The AL East is full of top 2023 Dynasty Baseball prospects that can make an impact.
Last season Fangraphs listed four of the five teams in this division in their top 15 among farms system rankings. The Baltimore Orioles just landed eight prospects on MLB Pipeline's new top 100 list for 2023. The Blue Jays...well at least they have Ricky Tiedemann.
In my first article in this series, I covered the NL East Prospects. As a reminder for those who haven't read the first article in the series, I'm looking at the prospects from each division that have the potential to play a somewhat significant role for dynasty owners this season. Of course, some of these guys might not impact your lineup until the year's second half, but you should keep an eye on all of them for any buying windows (or opportunities to sell if you lose faith).
2023 Dynasty Baseball AL East Prospects
Gunnar Henderson, 3B/SS
The top overall prospect in most rankings is obviously going to plenty of hype heading into his first full MLB season. The real question is: Has the hype gone too far? As F6P's Matthew Rosser recently wrote, "if the goal is to maximize draft value, there will be better avenues while he is available."
Looking at his redraft ADP compared to his projections, he might be too pricey even this early in the year.
Fun with #FantasyBaseball projections:
Player A: 75/21/78/.254/10 in 531 at-bats
Player B: 73/22/76/.248/7 in 525 at-bats
Basically, the same. Player A is Gunnar Henderson and his ADP of 90 overall; Player B is Ryan McMahon at 170th overall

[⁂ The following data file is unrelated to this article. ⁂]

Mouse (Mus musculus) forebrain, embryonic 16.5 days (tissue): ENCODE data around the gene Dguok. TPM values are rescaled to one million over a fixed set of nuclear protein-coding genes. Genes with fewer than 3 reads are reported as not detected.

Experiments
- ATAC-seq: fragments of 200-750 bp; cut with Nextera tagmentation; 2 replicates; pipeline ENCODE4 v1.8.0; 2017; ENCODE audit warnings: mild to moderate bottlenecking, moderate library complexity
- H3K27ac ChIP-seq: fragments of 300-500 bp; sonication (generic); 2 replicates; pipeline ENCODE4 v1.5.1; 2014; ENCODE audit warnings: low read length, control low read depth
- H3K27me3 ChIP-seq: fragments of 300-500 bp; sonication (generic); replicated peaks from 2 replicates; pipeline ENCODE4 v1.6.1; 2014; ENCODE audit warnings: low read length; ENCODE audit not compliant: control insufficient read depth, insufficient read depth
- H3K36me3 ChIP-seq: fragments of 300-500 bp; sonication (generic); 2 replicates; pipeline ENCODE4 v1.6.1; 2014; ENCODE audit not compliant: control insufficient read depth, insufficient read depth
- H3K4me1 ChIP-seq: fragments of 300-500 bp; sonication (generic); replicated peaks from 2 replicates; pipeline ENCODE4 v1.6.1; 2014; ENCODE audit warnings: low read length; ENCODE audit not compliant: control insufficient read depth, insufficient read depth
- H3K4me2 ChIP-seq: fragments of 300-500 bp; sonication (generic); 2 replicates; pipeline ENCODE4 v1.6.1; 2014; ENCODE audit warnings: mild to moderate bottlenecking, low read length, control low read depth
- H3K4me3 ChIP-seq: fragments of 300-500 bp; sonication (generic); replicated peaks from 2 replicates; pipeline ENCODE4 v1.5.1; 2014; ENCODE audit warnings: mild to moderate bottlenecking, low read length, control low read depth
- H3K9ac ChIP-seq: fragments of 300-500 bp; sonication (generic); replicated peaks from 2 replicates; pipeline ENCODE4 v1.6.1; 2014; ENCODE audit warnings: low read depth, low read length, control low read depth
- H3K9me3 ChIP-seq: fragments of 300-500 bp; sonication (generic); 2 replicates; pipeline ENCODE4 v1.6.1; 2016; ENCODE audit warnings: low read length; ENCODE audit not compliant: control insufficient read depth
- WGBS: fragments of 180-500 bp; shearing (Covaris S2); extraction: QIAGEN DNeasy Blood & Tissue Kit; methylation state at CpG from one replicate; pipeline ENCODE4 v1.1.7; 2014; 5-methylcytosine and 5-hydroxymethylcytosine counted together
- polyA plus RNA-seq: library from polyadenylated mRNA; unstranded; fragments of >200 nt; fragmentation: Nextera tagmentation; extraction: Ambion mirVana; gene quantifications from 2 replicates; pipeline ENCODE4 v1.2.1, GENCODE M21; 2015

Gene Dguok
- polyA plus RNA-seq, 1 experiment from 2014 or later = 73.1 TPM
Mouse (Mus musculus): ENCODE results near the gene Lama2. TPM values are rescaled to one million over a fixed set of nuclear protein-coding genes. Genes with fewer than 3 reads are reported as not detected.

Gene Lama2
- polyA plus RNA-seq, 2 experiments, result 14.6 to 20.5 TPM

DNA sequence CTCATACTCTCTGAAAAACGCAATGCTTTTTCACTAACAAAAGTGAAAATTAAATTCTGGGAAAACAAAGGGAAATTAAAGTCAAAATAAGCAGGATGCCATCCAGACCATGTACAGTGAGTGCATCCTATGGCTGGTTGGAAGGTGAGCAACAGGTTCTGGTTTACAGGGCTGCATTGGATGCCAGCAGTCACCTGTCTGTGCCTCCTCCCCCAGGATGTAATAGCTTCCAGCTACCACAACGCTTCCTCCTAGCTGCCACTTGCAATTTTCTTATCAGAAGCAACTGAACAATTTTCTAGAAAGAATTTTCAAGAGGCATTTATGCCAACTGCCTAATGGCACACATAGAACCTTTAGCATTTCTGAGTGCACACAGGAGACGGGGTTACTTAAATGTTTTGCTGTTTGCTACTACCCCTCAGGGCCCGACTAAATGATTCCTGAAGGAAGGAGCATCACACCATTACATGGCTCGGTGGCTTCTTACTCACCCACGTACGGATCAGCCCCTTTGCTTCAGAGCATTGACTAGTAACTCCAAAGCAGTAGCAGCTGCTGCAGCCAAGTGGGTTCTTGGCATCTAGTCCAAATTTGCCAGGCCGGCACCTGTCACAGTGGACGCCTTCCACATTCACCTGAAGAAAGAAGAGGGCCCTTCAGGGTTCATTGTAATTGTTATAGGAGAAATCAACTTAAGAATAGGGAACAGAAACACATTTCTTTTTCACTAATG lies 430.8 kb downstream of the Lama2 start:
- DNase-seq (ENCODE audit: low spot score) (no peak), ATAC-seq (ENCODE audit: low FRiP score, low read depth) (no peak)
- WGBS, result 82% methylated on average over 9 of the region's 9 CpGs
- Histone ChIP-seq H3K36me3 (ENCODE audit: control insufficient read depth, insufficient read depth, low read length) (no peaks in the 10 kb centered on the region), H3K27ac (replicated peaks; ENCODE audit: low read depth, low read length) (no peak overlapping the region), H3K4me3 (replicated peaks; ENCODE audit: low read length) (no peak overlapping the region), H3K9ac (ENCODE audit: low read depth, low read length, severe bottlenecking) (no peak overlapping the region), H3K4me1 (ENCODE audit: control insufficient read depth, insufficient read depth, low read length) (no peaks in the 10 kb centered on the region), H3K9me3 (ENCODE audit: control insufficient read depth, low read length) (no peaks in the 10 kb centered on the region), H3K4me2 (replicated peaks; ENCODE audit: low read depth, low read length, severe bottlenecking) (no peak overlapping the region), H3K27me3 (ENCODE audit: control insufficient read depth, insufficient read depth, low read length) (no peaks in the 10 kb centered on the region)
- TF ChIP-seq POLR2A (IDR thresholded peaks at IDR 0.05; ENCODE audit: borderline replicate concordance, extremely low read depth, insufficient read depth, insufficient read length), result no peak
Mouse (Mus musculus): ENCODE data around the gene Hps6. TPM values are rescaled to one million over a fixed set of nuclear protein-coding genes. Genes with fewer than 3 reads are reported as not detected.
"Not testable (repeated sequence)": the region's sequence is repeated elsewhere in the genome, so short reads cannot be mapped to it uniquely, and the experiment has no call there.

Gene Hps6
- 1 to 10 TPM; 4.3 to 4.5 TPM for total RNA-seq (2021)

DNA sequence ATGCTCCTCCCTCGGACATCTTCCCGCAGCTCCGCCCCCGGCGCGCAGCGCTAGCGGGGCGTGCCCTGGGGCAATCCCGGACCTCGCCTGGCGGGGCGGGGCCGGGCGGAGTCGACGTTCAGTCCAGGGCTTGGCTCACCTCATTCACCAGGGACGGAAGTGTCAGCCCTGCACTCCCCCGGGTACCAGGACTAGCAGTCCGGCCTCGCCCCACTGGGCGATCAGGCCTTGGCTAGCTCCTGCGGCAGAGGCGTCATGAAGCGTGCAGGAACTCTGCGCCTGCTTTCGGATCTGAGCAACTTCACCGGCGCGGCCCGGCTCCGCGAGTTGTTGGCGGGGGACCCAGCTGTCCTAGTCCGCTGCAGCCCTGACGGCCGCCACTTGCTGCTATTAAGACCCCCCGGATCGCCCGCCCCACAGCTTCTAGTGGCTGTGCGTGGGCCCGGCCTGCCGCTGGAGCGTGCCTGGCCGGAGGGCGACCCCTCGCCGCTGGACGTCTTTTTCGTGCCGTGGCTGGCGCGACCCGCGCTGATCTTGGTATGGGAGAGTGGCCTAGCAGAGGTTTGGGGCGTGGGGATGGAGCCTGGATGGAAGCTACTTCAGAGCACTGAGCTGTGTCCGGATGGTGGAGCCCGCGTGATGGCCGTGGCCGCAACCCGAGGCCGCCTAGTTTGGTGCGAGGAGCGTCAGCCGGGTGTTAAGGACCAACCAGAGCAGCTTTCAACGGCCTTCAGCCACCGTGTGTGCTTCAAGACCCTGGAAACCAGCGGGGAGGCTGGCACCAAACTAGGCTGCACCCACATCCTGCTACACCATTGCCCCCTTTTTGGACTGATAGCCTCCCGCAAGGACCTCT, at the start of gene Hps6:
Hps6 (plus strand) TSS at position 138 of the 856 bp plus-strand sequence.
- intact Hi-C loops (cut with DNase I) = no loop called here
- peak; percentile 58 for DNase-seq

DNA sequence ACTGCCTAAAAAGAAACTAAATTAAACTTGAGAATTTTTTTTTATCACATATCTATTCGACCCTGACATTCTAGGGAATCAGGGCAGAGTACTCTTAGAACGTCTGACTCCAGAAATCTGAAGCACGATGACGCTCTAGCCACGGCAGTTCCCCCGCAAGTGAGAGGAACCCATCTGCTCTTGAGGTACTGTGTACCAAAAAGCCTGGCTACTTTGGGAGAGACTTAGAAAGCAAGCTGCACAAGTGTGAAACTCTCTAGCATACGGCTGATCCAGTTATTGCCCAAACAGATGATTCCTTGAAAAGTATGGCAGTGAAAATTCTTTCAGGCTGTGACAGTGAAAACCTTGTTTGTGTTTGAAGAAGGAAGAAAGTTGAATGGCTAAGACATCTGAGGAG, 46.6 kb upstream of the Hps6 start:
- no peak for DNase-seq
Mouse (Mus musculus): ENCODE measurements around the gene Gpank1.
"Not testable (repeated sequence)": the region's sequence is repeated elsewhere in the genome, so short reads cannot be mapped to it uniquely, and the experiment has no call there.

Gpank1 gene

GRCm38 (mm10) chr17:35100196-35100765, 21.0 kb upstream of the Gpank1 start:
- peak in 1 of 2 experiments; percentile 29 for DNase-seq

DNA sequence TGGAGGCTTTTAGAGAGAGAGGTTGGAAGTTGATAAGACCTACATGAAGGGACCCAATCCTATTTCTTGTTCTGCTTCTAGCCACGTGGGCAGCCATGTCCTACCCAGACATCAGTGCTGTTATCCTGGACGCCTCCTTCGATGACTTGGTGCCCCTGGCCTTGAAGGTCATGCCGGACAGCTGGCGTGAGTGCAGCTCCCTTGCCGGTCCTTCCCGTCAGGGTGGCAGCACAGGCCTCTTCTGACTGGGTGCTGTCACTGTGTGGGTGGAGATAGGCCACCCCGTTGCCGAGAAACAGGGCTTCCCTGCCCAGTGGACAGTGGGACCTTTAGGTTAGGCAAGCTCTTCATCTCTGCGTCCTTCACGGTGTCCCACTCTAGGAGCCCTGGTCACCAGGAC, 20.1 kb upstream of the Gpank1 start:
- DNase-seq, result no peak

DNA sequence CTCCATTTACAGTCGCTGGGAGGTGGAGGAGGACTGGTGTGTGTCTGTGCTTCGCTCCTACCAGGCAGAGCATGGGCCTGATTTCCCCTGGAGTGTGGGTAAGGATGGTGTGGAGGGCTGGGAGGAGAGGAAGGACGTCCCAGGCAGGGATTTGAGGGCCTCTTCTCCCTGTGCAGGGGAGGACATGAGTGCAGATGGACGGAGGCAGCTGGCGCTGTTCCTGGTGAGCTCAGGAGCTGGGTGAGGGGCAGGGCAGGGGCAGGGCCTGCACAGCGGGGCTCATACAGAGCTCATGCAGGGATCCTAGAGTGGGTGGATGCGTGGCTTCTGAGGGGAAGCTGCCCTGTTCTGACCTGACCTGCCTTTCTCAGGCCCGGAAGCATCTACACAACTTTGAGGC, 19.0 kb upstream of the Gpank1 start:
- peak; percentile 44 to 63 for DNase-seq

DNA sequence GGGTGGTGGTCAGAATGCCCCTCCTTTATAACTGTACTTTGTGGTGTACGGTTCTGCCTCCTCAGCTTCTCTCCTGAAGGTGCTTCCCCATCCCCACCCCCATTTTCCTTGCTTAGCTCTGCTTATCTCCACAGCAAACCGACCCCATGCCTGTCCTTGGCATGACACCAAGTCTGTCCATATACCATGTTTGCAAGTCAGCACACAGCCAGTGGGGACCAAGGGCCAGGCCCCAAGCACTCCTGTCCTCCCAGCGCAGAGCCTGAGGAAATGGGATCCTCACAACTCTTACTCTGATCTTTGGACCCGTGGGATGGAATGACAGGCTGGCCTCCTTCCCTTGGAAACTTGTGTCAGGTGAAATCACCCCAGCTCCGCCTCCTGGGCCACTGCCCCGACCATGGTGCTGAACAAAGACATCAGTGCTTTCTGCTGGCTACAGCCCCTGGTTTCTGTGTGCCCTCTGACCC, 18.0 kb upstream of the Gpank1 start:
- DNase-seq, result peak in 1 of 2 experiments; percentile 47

— Razzball (@Razzball) January 25, 2023
In 34 games last season, Henderson posted a 92.4 average EV and 53.7% hard hit rate. The latter ranked No. 7 among all hitters with a minimum of 50 BBE. Those are some promising marks.
But still, a rookie projected to hit around .250 with under 20 homers and a climbing ADP might be a tough sell. His price in Dynasty Baseball is higher than ever, so that's a tough buy. Just be happy if you already roster him.
Grayson Rodriguez, RHP
One of the top overall pitching prospects, Rodriguez looked ready for the Orioles rotation after dominating in Triple-A last year. Unfortunately, a lat strain shut him down for the year. His manager for Double-A and Triple-A Buck Britton said "pre-injury, it was the best version of Grayson I’ve ever seen."
Projections have him somewhere around 23 starts, a sub 3.90 ERA and above a 16% K-BB%. FantasyPros shows his average ADP at No. 186.
The biggest question will be durability in his first MLB season, but it's not a bad price at this point. As with Henderson, Rodriguez is a tough buy in any dynasty league. A rough start or any further injury issues could push his price down, though.
DL Hall, LHP
The bad news: Hall looks more likely to become a reliever. The good news: he could be an electric closer. Baseball America gives him a 60 grade or higher on all four of his pitches. But that 40-grade control is a killer.
Depending on your league scoring, Hall might be a solid buy-low candidate. The BAT projects him for 37 appearances (just three starts) and an 11.55% K rate. Even if he can't figure things out as a starter, he could become an elite high-leverage arm.
Boston Red Sox
Triston Casas, 1B
Casas hit .197 in his first 22 MLB games last season. When you take a closer look at his stats, though, you see a .208 BABIP, a .358 OBP and a 120 wRC+. Only 40 hitters posted a higher OBP with a minimum of 90 PAs, and just 14 plays had a worse BABIP. I'm buying.
With an ADP in the 200s, he's worth a late-round dart throw in redraft leagues. But dynasty owners should be looking into how much Casas owners really paid attention to his 2022 campaign to see if an there's an opportunity to capitalize.
Triston Casas 2022
*Slow start in cold weather
*Mid-May ankle injury
*Returns to Triple-A in July
Heats up a week in, hits a blistering .330/.442/.574 (168 wRC+) from 7/28 through 9/2 when promoted to the big leagues